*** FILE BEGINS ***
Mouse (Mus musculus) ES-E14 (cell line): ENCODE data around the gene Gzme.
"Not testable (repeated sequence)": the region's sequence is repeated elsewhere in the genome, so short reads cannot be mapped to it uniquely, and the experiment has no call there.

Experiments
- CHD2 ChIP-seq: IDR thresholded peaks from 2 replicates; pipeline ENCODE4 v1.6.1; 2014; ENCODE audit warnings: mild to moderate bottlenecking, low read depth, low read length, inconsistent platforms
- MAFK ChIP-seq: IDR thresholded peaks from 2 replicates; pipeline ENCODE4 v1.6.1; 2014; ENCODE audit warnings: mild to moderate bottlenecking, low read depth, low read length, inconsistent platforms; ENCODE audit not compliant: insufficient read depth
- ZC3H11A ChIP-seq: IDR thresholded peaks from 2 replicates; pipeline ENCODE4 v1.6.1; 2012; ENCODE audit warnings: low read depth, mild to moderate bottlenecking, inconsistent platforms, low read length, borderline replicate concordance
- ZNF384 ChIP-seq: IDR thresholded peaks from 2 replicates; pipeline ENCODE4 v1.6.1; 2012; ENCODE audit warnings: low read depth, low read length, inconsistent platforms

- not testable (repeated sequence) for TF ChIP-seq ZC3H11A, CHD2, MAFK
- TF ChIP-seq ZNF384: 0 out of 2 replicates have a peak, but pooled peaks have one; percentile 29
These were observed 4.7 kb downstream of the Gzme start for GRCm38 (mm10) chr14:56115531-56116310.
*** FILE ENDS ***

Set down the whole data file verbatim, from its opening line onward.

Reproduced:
Mouse (Mus musculus) ES-E14 (cell line): ENCODE data around the gene Gzme.
"Not testable (repeated sequence)": the region's sequence is repeated elsewhere in the genome, so short reads cannot be mapped to it uniquely, and the experiment has no call there.

Experiments
- CHD2 ChIP-seq: IDR thresholded peaks from 2 replicates; pipeline ENCODE4 v1.6.1; 2014; ENCODE audit warnings: mild to moderate bottlenecking, low read depth, low read length, inconsistent platforms
- MAFK ChIP-seq: IDR thresholded peaks from 2 replicates; pipeline ENCODE4 v1.6.1; 2014; ENCODE audit warnings: mild to moderate bottlenecking, low read depth, low read length, inconsistent platforms; ENCODE audit not compliant: insufficient read depth
- ZC3H11A ChIP-seq: IDR thresholded peaks from 2 replicates; pipeline ENCODE4 v1.6.1; 2012; ENCODE audit warnings: low read depth, mild to moderate bottlenecking, inconsistent platforms, low read length, borderline replicate concordance
- ZNF384 ChIP-seq: IDR thresholded peaks from 2 replicates; pipeline ENCODE4 v1.6.1; 2012; ENCODE audit warnings: low read depth, low read length, inconsistent platforms

- not testable (repeated sequence) for TF ChIP-seq ZC3H11A, CHD2, MAFK
- TF ChIP-seq ZNF384: 0 out of 2 replicates have a peak, but pooled peaks have one; percentile 29
These were observed 4.7 kb downstream of the Gzme start for GRCm38 (mm10) chr14:56115531-56116310.